“Why should drivers share the road with cyclists if we can’t be bothered to obey the law and do something as simple as stopping at intersections?”
The premise of these statements is that if every bicyclist obeyed traffic laws, we’d be welcomed to the road with open arms. No one would honk or yell or pass too closely. Drivers would miraculously start paying attention and not right-hook a bicyclist who is legally in the bike lane that just happens to put the bicyclist in the path of the right-turning vehicle. Drivers would look as they open their car door and no bicyclist would ever get doored again.
Why should drivers share the road? It’s their road to share or not to share. If I’m not in a car, it’s not my road. I say this in all seriousness, even though I pay for the road through my tax dollars, because possession is nine-tenths of the law. Automobiles own the road because they have it under their wheels right now.
It wasn’t always this way. There was a time when automobiles were new fangled inventions and people hated them. Automobiles were fast and noisy and they killed people. Automobiles conquered the road, and now people love them. Automobiles are still fast and noisy and they kill people.
Bicyclists and pedestrians would do well to study history and find out how automobiles conquered the road. Maybe we could learn a trick or two. Automobiles did NOT conquer the road by saying, “Hey everyone, stop killing people, behave yourselves, and maybe they’ll let us on the roads.” Automobiles conquered the road by blaming the victim. Automobile interests such as car manufacturers, oil companies, and construction companies created something called the jaywalker in the 1920’s. They got pedestrians banned from roads, restricted to sidewalks and crosswalks, and blamed for their own deaths.
Bicyclists can blame the victim, too– drivers see themselves as victims. When an automobile kills a bicyclist or a pedestrian, the driver is a victim, despite the lack of legal repercussions. I’m not being sarcastic, I absolutely mean that. Most people I know would never be the same if they accidentally killed someone. That would be traumatic. The driver is a victim of a culture that makes it so easy to kill someone.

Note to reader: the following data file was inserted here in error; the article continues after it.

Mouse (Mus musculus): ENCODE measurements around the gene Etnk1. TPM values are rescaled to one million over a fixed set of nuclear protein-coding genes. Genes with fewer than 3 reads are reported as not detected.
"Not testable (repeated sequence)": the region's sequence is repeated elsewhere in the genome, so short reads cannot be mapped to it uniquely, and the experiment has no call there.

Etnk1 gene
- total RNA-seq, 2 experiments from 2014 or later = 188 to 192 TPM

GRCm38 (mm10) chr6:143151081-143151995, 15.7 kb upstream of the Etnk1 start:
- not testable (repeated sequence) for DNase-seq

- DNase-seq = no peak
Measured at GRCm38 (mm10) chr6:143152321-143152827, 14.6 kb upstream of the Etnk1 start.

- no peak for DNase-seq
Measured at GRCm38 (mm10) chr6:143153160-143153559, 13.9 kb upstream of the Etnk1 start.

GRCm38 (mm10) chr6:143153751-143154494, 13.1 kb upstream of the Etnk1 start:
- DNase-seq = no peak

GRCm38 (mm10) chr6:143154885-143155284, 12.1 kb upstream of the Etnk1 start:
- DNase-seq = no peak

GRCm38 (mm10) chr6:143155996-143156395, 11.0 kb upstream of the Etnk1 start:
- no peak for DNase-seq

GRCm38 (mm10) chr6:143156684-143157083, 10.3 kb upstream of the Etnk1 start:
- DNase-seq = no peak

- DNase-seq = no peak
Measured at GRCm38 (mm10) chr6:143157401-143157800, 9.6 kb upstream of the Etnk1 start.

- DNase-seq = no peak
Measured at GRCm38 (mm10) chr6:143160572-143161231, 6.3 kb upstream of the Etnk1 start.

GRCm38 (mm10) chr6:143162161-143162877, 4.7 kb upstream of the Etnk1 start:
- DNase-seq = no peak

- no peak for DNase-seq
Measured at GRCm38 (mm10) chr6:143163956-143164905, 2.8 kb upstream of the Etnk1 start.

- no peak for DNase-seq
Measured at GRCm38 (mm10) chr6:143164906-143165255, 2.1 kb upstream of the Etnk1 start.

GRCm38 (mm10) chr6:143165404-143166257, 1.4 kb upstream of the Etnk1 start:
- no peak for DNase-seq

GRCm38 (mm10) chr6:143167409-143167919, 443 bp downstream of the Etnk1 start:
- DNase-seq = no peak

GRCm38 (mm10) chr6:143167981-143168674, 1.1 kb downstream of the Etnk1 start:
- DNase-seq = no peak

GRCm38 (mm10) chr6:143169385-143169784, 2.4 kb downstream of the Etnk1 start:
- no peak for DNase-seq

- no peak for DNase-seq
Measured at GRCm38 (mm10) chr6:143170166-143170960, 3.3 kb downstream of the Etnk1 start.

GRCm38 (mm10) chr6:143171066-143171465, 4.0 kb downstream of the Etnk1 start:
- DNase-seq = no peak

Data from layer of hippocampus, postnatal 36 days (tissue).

Bicyclists won’t get automobiles to share the road by stopping at stop signs. We’ll conquer the road by blaming victims, blaming drivers who kill bicyclists, not by playing nice. I’m not advocating that strategy or saying it’s right, I’m saying that the evidence suggests this strategy would be effective. Or maybe there is a more palatable path to equity.
Obey traffic laws for your own safety. Stop telling bicyclists that if we play nice, drivers will share their toys– it’s not true.
Let me start by saying that people who are walking, which is everyone who can walk, have a responsibility for their own safety and a responsibility not to involve an innocent driver in their own unfortunate tragedy.
I wanted to start with that, because every time I try to explain what I’m about to say, the first and only response is, “Pedestrians have a responsibility, too.” This is victim-blaming.
This is the sort of thing that has been on my mind that prompted my last post, “A hard conversation“. This is the actual hard conversation. I’m about to explain why people driving have 2,848 times more responsibility for safety than people walking. People driving need to be 2,848 times more careful than people walking. If “Pedestrians have a responsibility, too,” I agree. Pedestrians have 1/2848th the responsibility that drivers do.
When two objects collide, such as a person and a car, the amount of energy released and the damage caused are a function of mass and velocity: how heavy the two objects are and how fast they are moving relative to one another. KE = ½mv2.
Let’s take a 158 pound person walking at 3 mph. Let’s call this 158 X 32 = 1,422 Responsibles. I made up the unit “Responsibles”. (Don’t worry about the units or the 1/2, it’s all relative so they’ll cancel out.)
Collide her with an oncoming car that weigh 2000 pounds and is traveling at 45 mph. 2000 X 452 = 4,050,000 Responsibles.
4,050,000 Responsibles divided by 1,422 Responsibles is 2,848. When you are driving a 2-ton killing machine at 45 mph, you have to be 2,848 times more careful than I do, I mean than our 158 pound person does, when walking.
A pedestrian has 1/2848th or 0.000351 times the Responsibles of a driver. A bicyclist on a 25 pound bicycle moving at 10 mph has 1/221th or 0.004519 times the Responsibles of a driver, and 13 times the responsibility of the pedestrian. The pedestrian and bicyclist have virtually 0 the Responsibles of a driver.